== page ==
Yet, while her winning margin of 200-117 votes was sufficient because she only needed to secure backing from a majority of the 317 Conservative MPs, she only achieved this result by confirming her intention not to fight the next election.
Far from the outcome being respected after Mrs May said that “we now need to get on with the job”, the opposite appears feasible after more than a third of Tory MPs voted against a Prime Minister whose support in the country at large is not shared by so many of her Parliamentary colleagues.
But the warring factions need to remember this. Even after this inconclusive hiatus, Britain is still due to leave the European Union in 105 days time. However, businesses – and ordinary families – are still none the wiser over how the UK will trade with the EU, whether firms will be able to hire skilled staff or if the NHS can procure vital medicines.
Two and a half long years after the referendum, Mrs May has been repeatedly undermined by factional infighting aided and abetted by Opposition parties – and she is still stymied by the absence of a Commons majority. These factors have not changed.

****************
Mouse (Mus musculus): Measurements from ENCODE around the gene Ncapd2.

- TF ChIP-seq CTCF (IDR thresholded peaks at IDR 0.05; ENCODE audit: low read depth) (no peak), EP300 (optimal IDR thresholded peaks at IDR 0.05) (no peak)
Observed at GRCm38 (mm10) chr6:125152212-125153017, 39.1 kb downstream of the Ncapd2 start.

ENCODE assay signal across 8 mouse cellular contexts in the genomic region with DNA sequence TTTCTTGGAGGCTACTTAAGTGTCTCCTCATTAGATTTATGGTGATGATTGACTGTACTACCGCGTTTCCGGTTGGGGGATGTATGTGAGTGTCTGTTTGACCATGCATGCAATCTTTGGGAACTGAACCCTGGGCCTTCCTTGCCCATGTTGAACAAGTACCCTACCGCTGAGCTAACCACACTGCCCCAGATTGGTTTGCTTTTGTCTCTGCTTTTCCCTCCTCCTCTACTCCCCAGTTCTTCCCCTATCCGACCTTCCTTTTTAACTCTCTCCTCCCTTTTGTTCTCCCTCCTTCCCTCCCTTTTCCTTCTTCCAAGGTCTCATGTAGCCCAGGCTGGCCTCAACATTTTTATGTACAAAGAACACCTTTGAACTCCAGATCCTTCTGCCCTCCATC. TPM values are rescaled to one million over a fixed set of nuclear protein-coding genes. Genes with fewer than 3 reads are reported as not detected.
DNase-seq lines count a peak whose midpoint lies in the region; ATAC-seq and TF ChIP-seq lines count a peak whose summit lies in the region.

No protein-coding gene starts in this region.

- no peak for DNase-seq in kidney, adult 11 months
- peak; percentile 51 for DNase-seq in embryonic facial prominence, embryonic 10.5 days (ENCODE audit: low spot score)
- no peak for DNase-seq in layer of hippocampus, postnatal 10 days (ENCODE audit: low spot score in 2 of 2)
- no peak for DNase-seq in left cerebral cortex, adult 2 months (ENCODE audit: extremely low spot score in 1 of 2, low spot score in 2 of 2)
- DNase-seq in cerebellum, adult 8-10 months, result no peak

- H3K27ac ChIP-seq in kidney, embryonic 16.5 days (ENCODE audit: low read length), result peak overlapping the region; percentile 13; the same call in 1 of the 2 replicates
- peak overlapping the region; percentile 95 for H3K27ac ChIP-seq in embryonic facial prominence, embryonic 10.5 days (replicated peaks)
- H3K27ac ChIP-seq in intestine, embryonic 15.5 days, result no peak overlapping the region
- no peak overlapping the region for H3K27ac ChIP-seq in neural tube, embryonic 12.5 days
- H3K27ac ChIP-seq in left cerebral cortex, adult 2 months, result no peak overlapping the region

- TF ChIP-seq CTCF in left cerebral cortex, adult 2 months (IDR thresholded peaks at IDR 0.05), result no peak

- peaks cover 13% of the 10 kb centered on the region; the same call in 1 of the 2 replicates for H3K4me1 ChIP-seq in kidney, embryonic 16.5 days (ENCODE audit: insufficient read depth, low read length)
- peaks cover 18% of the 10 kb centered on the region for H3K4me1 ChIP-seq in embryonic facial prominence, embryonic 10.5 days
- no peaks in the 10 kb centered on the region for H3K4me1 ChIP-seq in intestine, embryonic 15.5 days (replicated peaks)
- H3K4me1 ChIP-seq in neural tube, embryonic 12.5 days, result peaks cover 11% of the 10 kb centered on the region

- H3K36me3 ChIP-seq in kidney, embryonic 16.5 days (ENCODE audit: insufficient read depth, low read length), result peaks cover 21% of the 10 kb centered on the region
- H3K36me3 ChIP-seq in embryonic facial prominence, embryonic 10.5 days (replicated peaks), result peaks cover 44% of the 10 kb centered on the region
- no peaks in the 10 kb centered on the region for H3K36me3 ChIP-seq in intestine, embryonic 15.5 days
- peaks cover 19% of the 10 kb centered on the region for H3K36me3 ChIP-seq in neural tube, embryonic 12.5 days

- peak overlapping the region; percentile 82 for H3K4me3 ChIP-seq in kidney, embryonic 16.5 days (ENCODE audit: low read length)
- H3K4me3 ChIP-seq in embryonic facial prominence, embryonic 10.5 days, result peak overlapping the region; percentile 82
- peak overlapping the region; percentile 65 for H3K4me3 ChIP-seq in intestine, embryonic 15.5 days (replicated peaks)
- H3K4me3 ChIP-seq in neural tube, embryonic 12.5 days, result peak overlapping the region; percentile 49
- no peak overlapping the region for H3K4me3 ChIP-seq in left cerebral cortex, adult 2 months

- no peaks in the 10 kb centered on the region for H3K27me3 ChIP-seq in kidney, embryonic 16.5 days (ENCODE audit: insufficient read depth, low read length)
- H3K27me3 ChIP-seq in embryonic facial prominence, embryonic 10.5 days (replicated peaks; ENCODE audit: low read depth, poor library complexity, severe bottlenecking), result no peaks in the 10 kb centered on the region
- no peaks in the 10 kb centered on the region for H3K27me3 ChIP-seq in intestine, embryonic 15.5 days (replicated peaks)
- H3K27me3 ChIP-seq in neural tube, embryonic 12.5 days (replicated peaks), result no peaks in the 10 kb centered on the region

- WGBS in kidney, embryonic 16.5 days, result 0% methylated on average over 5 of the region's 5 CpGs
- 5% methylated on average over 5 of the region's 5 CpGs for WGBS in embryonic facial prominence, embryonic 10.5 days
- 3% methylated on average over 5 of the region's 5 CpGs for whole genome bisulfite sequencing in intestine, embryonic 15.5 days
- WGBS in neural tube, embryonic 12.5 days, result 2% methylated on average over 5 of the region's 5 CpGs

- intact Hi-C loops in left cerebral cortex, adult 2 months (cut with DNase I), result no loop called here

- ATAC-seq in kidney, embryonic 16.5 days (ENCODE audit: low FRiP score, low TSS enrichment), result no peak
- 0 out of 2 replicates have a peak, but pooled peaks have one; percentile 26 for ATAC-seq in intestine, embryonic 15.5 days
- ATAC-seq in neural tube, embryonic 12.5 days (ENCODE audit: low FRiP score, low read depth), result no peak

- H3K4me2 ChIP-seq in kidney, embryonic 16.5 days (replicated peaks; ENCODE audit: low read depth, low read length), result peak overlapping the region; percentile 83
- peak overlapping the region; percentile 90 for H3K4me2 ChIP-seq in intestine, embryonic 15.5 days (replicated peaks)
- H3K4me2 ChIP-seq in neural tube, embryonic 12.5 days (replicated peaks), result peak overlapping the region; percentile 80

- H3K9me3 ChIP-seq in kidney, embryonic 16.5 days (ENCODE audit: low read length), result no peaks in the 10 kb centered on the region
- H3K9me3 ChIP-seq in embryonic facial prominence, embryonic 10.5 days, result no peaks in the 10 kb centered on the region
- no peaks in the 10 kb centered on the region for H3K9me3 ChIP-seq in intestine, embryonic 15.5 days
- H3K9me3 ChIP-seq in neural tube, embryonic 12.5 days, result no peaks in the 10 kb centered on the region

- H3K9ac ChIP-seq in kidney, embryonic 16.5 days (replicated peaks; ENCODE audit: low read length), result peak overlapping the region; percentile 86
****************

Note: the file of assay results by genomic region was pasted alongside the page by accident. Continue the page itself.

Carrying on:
Let down by the posturing of senior Ministers, and the more hardline Leave and Remain supporters, Mrs May is also guilty of allowing a number of strategic errors to take place. By sidelining the House of Commons, the Government found itself in contempt of Parliament before the Prime Minister and her office were demeaned by the decision to abort the debate, and the vote, on the Withdrawal Agreement.
Mrs May’s troubles don’t end here despite promising a renewed focus on domestic policies when she addressed the nation. Based on this vote, it will take remarkable brinkmanship to get any revived Brexit deal through Parliament. And, depending on the outcome of the latest EU summit, pressure will grow on Labour leader Jeremy Corbyn to table a vote of no confidence next week that could bring the Government down if a handful of Tories side with the Opposition.
All this at a time when MPs should be working to get a Brexit plan in place by January 21, the supposed cut-off date for new laws to be passed in order for Brexit to take effect on March 29, 2019.
Time will tell if this deadline can be met – and Mrs May’s resolution is remarkable. However any chance of passing a responsible Brexit strategy which does not take unnecessary risks with jobs and the wider economy – or compromise the United Kingdom’s bonds of history – will only come about if her colleagues stop the fantasy politics and focus on providing the responsible leadership once expected of the Conservative Party.
Time is not on the side of Ministers, even with Theresa May reprieved. But for how long – and will she be in a position to deliver a pragmatic Brexit? Alas, this is still the biggest imponderable of all after a rather hollow vote of confidence.